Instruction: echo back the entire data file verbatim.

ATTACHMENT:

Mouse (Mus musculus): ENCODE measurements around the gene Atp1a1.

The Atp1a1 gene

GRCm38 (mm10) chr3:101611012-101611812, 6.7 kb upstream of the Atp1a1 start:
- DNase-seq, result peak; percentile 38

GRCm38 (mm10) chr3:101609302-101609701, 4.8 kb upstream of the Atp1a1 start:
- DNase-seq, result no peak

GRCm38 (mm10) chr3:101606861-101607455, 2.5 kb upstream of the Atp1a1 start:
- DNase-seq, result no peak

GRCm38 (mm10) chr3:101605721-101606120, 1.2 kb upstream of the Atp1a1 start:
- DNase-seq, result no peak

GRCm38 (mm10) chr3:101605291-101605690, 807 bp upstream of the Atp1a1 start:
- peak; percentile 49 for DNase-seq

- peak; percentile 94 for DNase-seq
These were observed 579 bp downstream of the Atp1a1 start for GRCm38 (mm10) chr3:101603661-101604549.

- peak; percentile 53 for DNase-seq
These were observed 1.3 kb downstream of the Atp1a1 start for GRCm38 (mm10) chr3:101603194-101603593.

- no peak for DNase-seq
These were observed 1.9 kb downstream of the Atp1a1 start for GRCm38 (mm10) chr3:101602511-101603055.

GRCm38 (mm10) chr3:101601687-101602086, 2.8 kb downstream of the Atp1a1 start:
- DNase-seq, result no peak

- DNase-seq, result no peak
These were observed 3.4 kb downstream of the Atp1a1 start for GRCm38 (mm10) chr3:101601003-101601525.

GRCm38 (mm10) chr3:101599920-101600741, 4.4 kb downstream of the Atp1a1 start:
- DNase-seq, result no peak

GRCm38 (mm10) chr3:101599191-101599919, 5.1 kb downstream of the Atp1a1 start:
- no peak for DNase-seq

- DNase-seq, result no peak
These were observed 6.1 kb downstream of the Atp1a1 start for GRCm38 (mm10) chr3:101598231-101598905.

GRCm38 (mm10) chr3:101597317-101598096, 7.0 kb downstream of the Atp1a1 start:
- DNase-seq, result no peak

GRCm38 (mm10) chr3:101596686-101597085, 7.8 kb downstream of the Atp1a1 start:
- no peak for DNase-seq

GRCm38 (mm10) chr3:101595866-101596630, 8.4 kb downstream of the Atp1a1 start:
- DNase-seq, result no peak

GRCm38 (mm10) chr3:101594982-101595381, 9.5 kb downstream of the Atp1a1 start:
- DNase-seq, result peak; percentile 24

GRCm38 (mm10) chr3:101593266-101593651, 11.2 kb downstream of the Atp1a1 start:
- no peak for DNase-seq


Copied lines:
Mouse (Mus musculus): ENCODE measurements around the gene Atp1a1.

The Atp1a1 gene

GRCm38 (mm10) chr3:101611012-101611812, 6.7 kb upstream of the Atp1a1 start:
- DNase-seq, result peak; percentile 38

GRCm38 (mm10) chr3:101609302-101609701, 4.8 kb upstream of the Atp1a1 start:
- DNase-seq, result no peak

GRCm38 (mm10) chr3:101606861-101607455, 2.5 kb upstream of the Atp1a1 start:
- DNase-seq, result no peak

GRCm38 (mm10) chr3:101605721-101606120, 1.2 kb upstream of the Atp1a1 start:
- DNase-seq, result no peak

GRCm38 (mm10) chr3:101605291-101605690, 807 bp upstream of the Atp1a1 start:
- peak; percentile 49 for DNase-seq

- peak; percentile 94 for DNase-seq
These were observed 579 bp downstream of the Atp1a1 start for GRCm38 (mm10) chr3:101603661-101604549.

- peak; percentile 53 for DNase-seq
These were observed 1.3 kb downstream of the Atp1a1 start for GRCm38 (mm10) chr3:101603194-101603593.

- no peak for DNase-seq
These were observed 1.9 kb downstream of the Atp1a1 start for GRCm38 (mm10) chr3:101602511-101603055.

GRCm38 (mm10) chr3:101601687-101602086, 2.8 kb downstream of the Atp1a1 start:
- DNase-seq, result no peak

- DNase-seq, result no peak
These were observed 3.4 kb downstream of the Atp1a1 start for GRCm38 (mm10) chr3:101601003-101601525.

GRCm38 (mm10) chr3:101599920-101600741, 4.4 kb downstream of the Atp1a1 start:
- DNase-seq, result no peak

GRCm38 (mm10) chr3:101599191-101599919, 5.1 kb downstream of the Atp1a1 start:
- no peak for DNase-seq

- DNase-seq, result no peak
These were observed 6.1 kb downstream of the Atp1a1 start for GRCm38 (mm10) chr3:101598231-101598905.

GRCm38 (mm10) chr3:101597317-101598096, 7.0 kb downstream of the Atp1a1 start:
- DNase-seq, result no peak

GRCm38 (mm10) chr3:101596686-101597085, 7.8 kb downstream of the Atp1a1 start:
- no peak for DNase-seq

GRCm38 (mm10) chr3:101595866-101596630, 8.4 kb downstream of the Atp1a1 start:
- DNase-seq, result no peak

GRCm38 (mm10) chr3:101594982-101595381, 9.5 kb downstream of the Atp1a1 start:
- DNase-seq, result peak; percentile 24

GRCm38 (mm10) chr3:101593266-101593651, 11.2 kb downstream of the Atp1a1 start:
- no peak for DNase-seq